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I heard it again on Face the Nation Sunday — both Nancy Pelosi and Bob Scheifer used the term “middle class” in speaking about middle income Americans. Come on! This is America, where we cherish the ability, or at least the potential, for people to move up through the income strata, and not be forever bound by a social “class” structure. Yet our politicians and news media, a the highest levels, refuse to align their semantics with American ideals. Hence, they contribute to perpetuating the premise that we are bound to social “classes” in the United States.

I wrote about this semantic phenomenon at some length in my blog on September 23 last year. There are plenty of “lower income” people who are anything but “lower class.” They may have degrees, creativity or just a work ethic that gives them potential for social mobility, and not everyone values mere economic mobility in the same way. And there are certainly the “upper income” types who are anything but “upper class,” eg. the Trumps of the world. As for those of us at various levels of “middle income,” we are certainly not bound to the “middle class.”

Like most of us, I find the endless reporting of the daily habits of British royalty interesting, if not fascinating, but only in the sense of voyeuristic appreciation of celebrities who are famous for being famous. But they are anachronisms of  bygone times, and to my mind they have no place in a modern democratic society which allows both social and economic mobility. While yes, there are some people of every economic strata who are “classy,” isn’t it about time we left social caste or classes to history, and take them out of our politics, our news media and our modern lives. It is time our semantics and our realities become better aligned.

When both political parties talk in terms of creating or replacing jobs lost by what they insist on misrepresenting as the “middle class,” they don’t speak of how we will re-employ low-skilled workers who are NOT candidates for college, management or high-tech industries. Yes, there are many who can benefit from more and better educational and training opportunities, including retraining, and enter or re-enter the middle class. But there are many millions more who were never in the middle class and never will be, because their abilities and capacities are limited, and more suited to decent manual labor, hourly jobs and low-skill positions. They are willing to work and learn, but there won’t be room for everyone in middle management and the lab.

The reality the politicians ignore, and seem afraid to acknowledge, is that the U.S. needs to create millions of new low-skill jobs, and the opportunity to do so sits right in front of us all. Our infrastructure in the U.S. is in bad shape, in need of repair and replacement — roads, bridges, dams, commercial buildings, apartments, homes, our forests damaged by fires, our commmunities damaged by storms. We need to upgrade our airports and build njew railroads. To do all that, and accelerate the rebirth of our economy, We need a new public works program nationally, and a private works program too. Millions who are not capable or ready to achieve middle class status in our society need honest, honorable, decent paying work to support themselves and their families. And they need it now, not in five years. Many returning veterans (and hopefully there will be many and soon) can benefit from that work as well.

What no politician speaks of or has any announced specific plans for is a “working class” jobs program of massive scale, to replace the manufacturing and white-color jobs that have been or will soon be eliminated by new technology or that have gone overseas to low paid foreign workers. Yes, we need a jobs program for the real professional “middle class,” but we desperately need one for the equally real “working class” as well. Where are the plans, and when does the work start?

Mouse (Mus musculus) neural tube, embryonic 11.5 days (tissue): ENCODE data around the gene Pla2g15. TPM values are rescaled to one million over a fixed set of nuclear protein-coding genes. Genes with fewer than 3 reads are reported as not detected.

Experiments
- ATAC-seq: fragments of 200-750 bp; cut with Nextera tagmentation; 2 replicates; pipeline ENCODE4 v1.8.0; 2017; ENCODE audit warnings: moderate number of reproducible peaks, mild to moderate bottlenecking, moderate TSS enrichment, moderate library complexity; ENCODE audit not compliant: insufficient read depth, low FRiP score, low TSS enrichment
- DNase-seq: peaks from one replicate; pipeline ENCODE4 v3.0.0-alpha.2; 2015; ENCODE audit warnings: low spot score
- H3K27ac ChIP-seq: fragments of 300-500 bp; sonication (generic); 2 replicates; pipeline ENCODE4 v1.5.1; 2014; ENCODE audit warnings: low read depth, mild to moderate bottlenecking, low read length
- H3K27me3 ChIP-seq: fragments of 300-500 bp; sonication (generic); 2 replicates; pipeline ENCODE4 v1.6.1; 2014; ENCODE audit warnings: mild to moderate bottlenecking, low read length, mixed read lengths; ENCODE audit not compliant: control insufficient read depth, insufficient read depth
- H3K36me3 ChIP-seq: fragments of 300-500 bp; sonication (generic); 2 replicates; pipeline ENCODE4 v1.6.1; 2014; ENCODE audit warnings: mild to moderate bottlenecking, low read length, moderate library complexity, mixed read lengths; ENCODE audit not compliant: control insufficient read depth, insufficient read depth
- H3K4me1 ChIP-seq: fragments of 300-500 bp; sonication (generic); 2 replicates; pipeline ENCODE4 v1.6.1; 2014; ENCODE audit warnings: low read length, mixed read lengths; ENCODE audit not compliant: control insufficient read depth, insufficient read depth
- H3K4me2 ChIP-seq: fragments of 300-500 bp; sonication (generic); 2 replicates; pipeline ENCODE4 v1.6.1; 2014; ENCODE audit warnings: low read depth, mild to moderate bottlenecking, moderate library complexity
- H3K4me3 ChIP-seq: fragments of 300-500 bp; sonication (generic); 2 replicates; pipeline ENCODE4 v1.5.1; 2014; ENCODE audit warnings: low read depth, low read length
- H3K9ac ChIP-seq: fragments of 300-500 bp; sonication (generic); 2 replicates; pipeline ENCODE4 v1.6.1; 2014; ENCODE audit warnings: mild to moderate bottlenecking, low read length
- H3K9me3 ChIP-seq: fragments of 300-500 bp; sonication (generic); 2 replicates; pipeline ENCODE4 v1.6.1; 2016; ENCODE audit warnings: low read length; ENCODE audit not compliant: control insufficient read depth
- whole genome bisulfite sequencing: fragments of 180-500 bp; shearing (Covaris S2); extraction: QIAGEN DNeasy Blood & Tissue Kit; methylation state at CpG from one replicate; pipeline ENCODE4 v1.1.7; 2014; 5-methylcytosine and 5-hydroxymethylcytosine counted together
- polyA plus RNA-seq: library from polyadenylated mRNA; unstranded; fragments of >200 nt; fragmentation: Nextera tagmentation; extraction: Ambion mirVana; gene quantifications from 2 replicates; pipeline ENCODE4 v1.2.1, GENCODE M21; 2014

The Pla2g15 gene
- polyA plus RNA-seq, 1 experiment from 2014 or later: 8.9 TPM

Political rhetoric in this year’s Presidential election seems to be fixated on use of the term “middle class,” to refer to the vast electorate. We hear the “middle class” drumbeat incessantly. Yet in our supposedly “classless” society, we almost never hear a politician refer to the “lower class” or the “upper class” that would give the phrase “middle class” some relative meaning. What we hear instead are the words “the poor” in place of “lower class” and “the rich” in place of “upper class.”  Politicians just can’t seem to articulate that indeed we have a downtrodden unemployed and marginally employed “lower class” that  amounts to the social serfs and peasantry of our contemporary American culture, and heaven help us, bookended by a moneyed, uppity “upper class” that is populated with the princelings of our modern society. Why is that?

Well, when we hear “middle class,” I think what is really meant is reference to a middle-income class, not some middle social caste. And often, much or the lower-income class consisting of regularly paid workers are meant to be included in that aspirational, voting “middle class” moniker.  As for the unheard of “upper class,” it suffices politicians to refer to “the rich.” They seem to dare not refer to the well-born and socially prominent, but to those who have accumulated great wealth. Donald Trump is “rich” but hardly “upper class,” except for the trappings of estates, planes, country clubs and starlets that come with vast fortune.

So, that leaves us with a political “middle class” electorate with no acknowledged “lower” and “upper”social bookends to surround it. I think I’ll choke the next time I hear the epithet “middle class” from a politician. Can we get back to a socially classless American society, where we have people with a little or a lot of money, and those of us hard-working managers and professionals struggling somewhere in between?

July 2022

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